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Parents' tough decision helped others live

Mandy Westermier, a Wellston High School freshman, died in 2003, after an accident at the Heart of Oklahoma Youth Rodeo. Since then her parents, Greg and Tammy Westermier, of Luther, have watched as her organ and tissue donations have helped extend the lives of others.
by Bryan Painter Published: October 13, 2013

Greg Westermier watched the monitor as his daughter Mandy's heart stopped beating — more than six-and-a-half years after her funeral.

On April 19, 2003, Mandy was competing in the Heart of Oklahoma Youth Rodeo in Harrah.

The 14-year-old was knocked off her horse when another horse and rider exiting the arena collided with her, said Mandy's mother Tammy, who was there when the accident occurred.

She was flown to OU Medical Trauma Center and had surgery to try to relieve pressure caused from swelling on her brain. A second surgery was performed with no success. Mandy was in the hospital six days.

Amanda Jo Westermier, a Wellston High School freshman, died April 25, 2003. But her heart and other organs did not.

In the time between the accident and Mandy's death, Greg and Tammy Westermier, of Luther, made several tough decisions.

One in particular was that their daughter would be an organ donor.

With that decision, Mandy was able to help six people through organ donation, as well as countless others through bone and tissue donation.

Greg and Tammy met several of the recipients.

Among those was Diana Harris, then 52, of Ardmore, who received the teen's heart.

The call

They met Diana — even before Mandy's funeral — and developed a relationship.

Then on Dec. 14, 2009, they received a call from Diana's husband, Curtis.

Tammy, who was at home, arrived at Integris Baptist Medical Center first. She went in and saw Diana and then stepped out. Greg, an Edmond firefighter, arrived a few minutes later and hurried to Diana's bedside.

“Literally, I was there for less than five minutes and nearly seven years later, I see Amanda's heart stop beating and go to a flat line,” Greg said. “It was almost like Diana had waited for that particular moment for us to be there.”

One time Diana had told the couple that she'd prayed for a heart, but until she met them, she really didn't know what she was praying for.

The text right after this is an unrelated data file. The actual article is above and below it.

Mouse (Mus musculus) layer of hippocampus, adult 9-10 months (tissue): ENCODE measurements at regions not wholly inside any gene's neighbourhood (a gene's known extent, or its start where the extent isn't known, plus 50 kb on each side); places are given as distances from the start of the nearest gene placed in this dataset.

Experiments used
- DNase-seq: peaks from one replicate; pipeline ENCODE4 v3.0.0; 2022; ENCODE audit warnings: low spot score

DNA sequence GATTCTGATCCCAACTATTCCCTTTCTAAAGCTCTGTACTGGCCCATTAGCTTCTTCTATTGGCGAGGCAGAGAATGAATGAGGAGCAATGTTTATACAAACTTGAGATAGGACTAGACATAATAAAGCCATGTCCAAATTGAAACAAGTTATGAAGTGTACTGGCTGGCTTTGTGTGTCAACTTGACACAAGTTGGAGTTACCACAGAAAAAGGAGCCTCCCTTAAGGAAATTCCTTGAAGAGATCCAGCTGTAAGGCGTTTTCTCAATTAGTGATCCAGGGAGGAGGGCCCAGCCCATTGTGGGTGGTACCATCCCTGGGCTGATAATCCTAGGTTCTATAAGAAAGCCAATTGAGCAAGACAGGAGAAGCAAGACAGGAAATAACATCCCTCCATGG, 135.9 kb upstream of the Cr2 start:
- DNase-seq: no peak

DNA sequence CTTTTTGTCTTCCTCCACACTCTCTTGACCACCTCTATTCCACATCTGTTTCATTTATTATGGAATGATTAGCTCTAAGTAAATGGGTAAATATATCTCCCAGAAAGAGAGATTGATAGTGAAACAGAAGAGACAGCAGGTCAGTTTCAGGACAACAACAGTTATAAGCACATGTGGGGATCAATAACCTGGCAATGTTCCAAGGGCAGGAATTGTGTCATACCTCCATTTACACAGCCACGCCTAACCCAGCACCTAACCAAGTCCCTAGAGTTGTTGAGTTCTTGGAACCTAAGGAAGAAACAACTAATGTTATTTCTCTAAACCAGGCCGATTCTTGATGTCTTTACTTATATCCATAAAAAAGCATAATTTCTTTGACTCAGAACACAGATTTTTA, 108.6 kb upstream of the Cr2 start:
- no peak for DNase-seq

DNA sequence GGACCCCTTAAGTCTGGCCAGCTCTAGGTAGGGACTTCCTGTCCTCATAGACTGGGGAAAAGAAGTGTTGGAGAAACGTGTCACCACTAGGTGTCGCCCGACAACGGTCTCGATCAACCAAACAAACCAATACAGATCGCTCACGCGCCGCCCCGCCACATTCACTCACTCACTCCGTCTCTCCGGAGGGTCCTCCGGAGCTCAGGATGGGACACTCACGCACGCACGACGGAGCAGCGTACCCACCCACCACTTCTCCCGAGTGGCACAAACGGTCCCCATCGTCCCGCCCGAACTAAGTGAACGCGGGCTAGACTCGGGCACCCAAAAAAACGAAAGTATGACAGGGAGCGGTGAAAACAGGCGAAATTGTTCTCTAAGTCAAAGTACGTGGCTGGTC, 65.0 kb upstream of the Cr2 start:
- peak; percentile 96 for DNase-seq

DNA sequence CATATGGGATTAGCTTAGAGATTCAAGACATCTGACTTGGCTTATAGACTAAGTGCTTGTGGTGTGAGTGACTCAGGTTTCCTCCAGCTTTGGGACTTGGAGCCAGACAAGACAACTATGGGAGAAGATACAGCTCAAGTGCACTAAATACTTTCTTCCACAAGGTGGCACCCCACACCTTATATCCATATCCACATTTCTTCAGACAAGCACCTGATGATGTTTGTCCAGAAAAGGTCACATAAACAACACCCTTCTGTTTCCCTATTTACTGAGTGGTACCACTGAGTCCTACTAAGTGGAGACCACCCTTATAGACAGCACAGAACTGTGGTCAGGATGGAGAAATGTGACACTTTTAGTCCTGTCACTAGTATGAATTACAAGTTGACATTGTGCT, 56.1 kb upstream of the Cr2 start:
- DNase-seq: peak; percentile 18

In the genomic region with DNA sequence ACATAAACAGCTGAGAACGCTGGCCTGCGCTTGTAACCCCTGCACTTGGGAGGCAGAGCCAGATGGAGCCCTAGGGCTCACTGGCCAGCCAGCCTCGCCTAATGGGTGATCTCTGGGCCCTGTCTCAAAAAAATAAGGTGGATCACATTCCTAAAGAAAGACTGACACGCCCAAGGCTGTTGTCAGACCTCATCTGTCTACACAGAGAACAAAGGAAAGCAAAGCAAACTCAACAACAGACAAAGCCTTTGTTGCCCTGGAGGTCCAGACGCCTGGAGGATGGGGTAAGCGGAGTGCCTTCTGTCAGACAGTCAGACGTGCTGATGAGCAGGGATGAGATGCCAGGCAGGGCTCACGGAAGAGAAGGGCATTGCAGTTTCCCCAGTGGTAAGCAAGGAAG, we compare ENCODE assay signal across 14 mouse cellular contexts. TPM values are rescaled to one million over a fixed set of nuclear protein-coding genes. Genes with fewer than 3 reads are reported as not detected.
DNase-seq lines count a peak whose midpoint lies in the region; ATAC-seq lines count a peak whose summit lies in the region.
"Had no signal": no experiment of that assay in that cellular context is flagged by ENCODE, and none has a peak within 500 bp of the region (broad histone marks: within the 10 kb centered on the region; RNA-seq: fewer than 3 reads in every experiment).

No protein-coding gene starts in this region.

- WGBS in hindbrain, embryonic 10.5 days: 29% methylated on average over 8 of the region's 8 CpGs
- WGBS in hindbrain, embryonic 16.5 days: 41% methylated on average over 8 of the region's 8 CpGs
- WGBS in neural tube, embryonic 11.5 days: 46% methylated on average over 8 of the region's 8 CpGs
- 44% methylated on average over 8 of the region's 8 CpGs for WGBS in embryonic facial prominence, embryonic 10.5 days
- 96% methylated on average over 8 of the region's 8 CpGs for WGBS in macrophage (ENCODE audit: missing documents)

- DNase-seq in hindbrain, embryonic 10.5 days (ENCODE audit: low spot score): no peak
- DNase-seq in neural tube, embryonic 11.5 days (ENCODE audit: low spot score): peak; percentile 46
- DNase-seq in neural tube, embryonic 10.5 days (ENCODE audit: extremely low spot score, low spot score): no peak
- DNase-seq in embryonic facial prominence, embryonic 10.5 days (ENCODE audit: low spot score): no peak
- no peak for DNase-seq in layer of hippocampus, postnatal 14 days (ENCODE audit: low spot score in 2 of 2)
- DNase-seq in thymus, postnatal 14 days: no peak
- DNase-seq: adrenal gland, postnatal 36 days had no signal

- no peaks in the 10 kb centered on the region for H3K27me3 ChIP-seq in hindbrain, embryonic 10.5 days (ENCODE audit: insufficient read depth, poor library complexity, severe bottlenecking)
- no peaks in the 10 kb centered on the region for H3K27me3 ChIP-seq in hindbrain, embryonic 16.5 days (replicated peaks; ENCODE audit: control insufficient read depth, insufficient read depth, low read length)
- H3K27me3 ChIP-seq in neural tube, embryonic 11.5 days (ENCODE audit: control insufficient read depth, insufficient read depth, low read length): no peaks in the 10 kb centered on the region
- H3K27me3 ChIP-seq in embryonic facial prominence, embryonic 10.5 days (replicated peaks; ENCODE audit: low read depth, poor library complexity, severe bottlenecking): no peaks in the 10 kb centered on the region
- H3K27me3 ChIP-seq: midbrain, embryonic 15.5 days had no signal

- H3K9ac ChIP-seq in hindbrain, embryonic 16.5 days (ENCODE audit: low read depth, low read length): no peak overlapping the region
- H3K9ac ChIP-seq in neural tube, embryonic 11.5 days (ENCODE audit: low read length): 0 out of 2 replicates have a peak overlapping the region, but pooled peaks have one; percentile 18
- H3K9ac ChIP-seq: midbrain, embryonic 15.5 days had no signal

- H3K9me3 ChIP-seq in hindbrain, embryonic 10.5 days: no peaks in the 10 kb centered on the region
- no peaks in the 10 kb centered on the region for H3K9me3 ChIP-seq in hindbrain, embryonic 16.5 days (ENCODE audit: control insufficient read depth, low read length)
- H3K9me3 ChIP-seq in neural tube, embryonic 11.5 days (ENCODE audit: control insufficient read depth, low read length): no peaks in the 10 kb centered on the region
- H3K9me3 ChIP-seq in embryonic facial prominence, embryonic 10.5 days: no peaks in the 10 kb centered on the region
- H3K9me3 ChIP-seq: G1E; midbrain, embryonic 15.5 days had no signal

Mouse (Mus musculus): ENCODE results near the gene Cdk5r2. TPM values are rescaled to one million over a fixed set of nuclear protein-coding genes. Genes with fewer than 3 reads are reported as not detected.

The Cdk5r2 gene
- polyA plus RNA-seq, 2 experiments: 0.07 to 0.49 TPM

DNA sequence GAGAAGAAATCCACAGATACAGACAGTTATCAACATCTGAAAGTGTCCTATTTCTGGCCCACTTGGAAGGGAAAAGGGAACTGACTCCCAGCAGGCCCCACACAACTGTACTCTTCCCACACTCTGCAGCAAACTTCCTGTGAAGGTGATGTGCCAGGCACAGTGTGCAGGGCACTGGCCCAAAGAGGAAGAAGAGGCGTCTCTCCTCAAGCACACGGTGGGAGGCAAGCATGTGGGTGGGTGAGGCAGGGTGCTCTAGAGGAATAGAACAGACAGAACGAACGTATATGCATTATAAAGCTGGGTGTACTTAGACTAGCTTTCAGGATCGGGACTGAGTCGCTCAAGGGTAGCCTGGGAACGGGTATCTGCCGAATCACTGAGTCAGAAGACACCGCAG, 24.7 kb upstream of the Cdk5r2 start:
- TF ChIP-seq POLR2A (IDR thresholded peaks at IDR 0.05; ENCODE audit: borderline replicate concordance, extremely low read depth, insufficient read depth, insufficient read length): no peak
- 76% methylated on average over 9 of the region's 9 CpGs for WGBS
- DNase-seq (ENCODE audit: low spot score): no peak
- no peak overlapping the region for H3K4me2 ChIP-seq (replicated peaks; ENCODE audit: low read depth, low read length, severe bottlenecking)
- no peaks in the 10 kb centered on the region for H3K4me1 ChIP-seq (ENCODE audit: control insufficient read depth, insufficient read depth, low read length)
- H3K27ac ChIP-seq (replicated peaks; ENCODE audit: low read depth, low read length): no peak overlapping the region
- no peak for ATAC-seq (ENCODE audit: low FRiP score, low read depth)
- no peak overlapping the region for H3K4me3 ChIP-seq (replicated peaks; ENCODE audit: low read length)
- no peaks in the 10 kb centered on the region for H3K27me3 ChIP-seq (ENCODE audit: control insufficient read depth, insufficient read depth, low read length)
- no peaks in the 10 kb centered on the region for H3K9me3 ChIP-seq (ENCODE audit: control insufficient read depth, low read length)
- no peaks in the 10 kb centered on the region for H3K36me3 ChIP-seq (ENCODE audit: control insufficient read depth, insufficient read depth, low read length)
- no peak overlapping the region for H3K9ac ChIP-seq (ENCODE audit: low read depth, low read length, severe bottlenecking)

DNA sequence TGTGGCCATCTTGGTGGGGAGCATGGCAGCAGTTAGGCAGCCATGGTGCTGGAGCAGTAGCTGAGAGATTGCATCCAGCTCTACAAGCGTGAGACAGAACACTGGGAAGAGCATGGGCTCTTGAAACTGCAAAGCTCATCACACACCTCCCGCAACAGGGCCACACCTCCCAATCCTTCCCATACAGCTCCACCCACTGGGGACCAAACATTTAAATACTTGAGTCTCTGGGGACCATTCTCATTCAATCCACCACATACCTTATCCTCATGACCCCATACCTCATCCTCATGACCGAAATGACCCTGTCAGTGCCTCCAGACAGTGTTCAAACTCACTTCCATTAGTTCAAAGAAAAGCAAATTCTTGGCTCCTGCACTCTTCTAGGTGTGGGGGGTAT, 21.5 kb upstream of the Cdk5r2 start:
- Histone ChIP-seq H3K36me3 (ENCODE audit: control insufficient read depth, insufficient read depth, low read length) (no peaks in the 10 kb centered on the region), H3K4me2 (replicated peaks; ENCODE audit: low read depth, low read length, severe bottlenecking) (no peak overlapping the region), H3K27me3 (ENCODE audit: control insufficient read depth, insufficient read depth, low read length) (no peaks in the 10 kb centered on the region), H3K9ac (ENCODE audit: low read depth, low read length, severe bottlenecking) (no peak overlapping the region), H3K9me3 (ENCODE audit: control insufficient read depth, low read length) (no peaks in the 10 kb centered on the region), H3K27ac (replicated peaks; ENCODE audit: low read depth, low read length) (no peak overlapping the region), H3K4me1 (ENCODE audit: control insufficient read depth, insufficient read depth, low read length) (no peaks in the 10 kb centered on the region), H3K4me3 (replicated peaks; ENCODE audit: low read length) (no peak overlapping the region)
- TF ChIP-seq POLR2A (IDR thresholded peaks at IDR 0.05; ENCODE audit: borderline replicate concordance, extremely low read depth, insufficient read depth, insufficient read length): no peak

“Diana said, ‘I'm sorry,'” Greg said. “But the way I've always thought about it is ‘What is the point in wasting that?' If it's not going to do any good for Amanda any more, what's the point in wasting that life?

“Diana was a great lady.”

In the last few years, Greg has served on the advisory board of LifeShare Transplant Donor Services of Oklahoma as a representative of a donor family.

“Diana was a lot of fun and for her to get those extra years out of her life and to be able to enjoy those years was very good,” Greg said.

Living on

The relationship with some of the donor recipients has helped the Westermiers.

“The pain never goes away,” Tammy said. “You just learn to deal with it. It's always there, you adapt to it.”

Mandy had a younger brother, Cody. And since her death, the Westermiers added two family members. Tierney and Tyler are both 7.

“After she passed away we wanted to have another child and we were blessed with twins,” Greg said. “They're growing and we've watched them get involved in school and sports and all of those things and that is kind of an inspiration for us.”

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by Bryan Painter
Assistant Local Editor
Bryan Painter, assistant local editor, has 31 years’ experience in journalism, including 22 years with the state's largest newspaper, The Oklahoman. In that time he has covered such events as the April 19, 1995 bombing of the Alfred P. Murrah...
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